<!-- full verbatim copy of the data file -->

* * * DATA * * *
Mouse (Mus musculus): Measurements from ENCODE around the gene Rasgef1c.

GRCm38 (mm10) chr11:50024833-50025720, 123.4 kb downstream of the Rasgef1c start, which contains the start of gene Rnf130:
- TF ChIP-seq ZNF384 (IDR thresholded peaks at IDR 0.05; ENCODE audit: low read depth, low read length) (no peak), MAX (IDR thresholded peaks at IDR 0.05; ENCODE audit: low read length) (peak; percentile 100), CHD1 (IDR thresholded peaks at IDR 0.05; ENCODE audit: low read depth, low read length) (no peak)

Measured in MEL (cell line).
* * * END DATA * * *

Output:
Mouse (Mus musculus): Measurements from ENCODE around the gene Rasgef1c.

GRCm38 (mm10) chr11:50024833-50025720, 123.4 kb downstream of the Rasgef1c start, which contains the start of gene Rnf130:
- TF ChIP-seq ZNF384 (IDR thresholded peaks at IDR 0.05; ENCODE audit: low read depth, low read length) (no peak), MAX (IDR thresholded peaks at IDR 0.05; ENCODE audit: low read length) (peak; percentile 100), CHD1 (IDR thresholded peaks at IDR 0.05; ENCODE audit: low read depth, low read length) (no peak)

Measured in MEL (cell line).